Kids on Strike! (Paperback)
By the early 1900s, nearly two million children were working in the United States. From the coal mines of Pennsylvania to the cotton mills of New England, children worked long hours every day under stunningly inhumane conditions. After years and years of oppression, children began to organize and make demands for better wages, fairer housing costs, and safer working environments.
Some strikes led by young people were successful; some were not. Some strike stories are shocking, some are heartbreaking, and many are inspiring — but all are a testimony to the strength of mind and spirit of the children who helped build American industry.
About the Author
Susan Campbell Bartoletti is the award-winning author of several books for young readers, including Black Potatoes: The Story of the Great Irish Famine, 1845–1850, winner of the Robert F. Sibert Medal. She lives in Moscow, Pennsylvania.
Throughout much of the nation's history, young people were forced by necessity into the labor market. This book focuses on children and teenagers who endured unbearably long working days, dangerous job responsibilities, and paltry wages, yet were empowered by their quest for civil rights. Each chapter recounts an important labor battle of the nineteenth or early twentieth century and explores the role that children played in it. Some protests, including the mill girls' strike for higher wages in 1836 New England and the New York City rent protest led by sixteen-year-old Pauline Newman, were organized by young people. Others, such as the turn-of-the-century Pennsylvania coal strikes, were initiated by adult workers, although children also participated. The well-designed book, liberally illustrated with black-and-white archival photographs, documents these events through the experiences of specific children profiled in the lean, compelling text. The book is honest in describing not only the strikes that ended in success but also those that failed or resulted in limited victories. The final chapter surveys the development of the National Child Labor Committee and briefly touches on the plight of African-American child laborers (who frequently worked for no pay at all) and the pioneering art of Lewis Hine, whose photographs of child workers brought the issue before the American public. Finally, it includes information on the later life experiences of many of the children discussed in the text. As memorable as their inspiring stories are, they represent just a few of the children who worked and battled for better lives. The anonymous children depicted in the photographs-older than their years, dirty, sometimes maimed by factory machinery-are equally haunting and affecting. Bibliographical references, an index, and a helpful "Timeline of Federal Child Labor Laws" are included.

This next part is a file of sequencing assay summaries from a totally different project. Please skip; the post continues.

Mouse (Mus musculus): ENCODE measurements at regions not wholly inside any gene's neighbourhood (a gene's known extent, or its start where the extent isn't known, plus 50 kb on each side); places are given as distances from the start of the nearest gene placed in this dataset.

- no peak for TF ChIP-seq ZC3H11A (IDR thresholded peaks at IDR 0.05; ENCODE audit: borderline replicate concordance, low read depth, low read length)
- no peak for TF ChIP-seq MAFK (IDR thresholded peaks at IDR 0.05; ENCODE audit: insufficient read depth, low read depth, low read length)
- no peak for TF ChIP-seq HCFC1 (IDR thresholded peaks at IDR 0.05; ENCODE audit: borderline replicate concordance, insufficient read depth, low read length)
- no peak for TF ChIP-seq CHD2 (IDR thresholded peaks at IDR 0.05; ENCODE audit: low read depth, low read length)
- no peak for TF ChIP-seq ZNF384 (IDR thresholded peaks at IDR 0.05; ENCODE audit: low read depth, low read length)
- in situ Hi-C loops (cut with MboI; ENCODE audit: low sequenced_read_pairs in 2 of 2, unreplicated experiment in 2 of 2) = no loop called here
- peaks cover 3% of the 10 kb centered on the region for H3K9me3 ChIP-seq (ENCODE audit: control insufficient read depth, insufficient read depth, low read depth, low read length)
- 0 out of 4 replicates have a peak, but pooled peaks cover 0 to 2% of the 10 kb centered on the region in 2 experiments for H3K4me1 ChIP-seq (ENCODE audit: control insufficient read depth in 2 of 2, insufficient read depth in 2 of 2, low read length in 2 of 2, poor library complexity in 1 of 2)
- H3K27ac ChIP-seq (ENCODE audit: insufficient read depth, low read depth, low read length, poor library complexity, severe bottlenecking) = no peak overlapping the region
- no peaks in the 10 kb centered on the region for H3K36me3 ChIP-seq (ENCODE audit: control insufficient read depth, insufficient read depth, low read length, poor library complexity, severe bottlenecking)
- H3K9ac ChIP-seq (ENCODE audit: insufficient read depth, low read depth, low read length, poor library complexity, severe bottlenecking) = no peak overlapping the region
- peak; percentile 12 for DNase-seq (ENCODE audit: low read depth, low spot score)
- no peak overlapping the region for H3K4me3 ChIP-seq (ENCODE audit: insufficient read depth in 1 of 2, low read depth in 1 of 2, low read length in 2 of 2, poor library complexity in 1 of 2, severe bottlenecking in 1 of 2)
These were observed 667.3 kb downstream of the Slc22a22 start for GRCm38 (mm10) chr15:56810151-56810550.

"A comprehensive examination of the socioeconomic factors that spurred the formation of child organized strikes, this historical tour de force elucidates why child labor laws were developed and continue to be such a necessity. Bartoletti (No Man's Land, p. 627, etc.) looks at the major industries that profited from the exploitation of child labor and how those employed by such operations worked to create a better environment for themselves and others. While there is mention of the ``Newsie Strike'' in New York City and the fate of the sharecroppers in the southern cotton industry, the garment and coal mining industries loom as the real villains in child labor issues. Bartoletti provides numerous examples of how debilitating poverty drove entire families to work in utter squalor and suffer cruel treatment at the hands of profit-driven conglomerates. Personal stories illuminate the wretched conditions under which many of these children labored, with a focus on the instances when a child mobilized fellow workers to demand their rights. The grit and determination of these children who, in the face of police abuse, bureaucratic negligence, and governmental (even presidential) indifference, banded together for a common cause, and the startling black-and-white photographs, ensure that readers will be alternately awed and appalled by this stunning account of child labor in the US." Kirkus Reviews
"Through personal narratives and powerful photographs and reproductions, this book tells the dynamic story of child labor in America and the efforts to organize to achieve social justice." School Library Journal —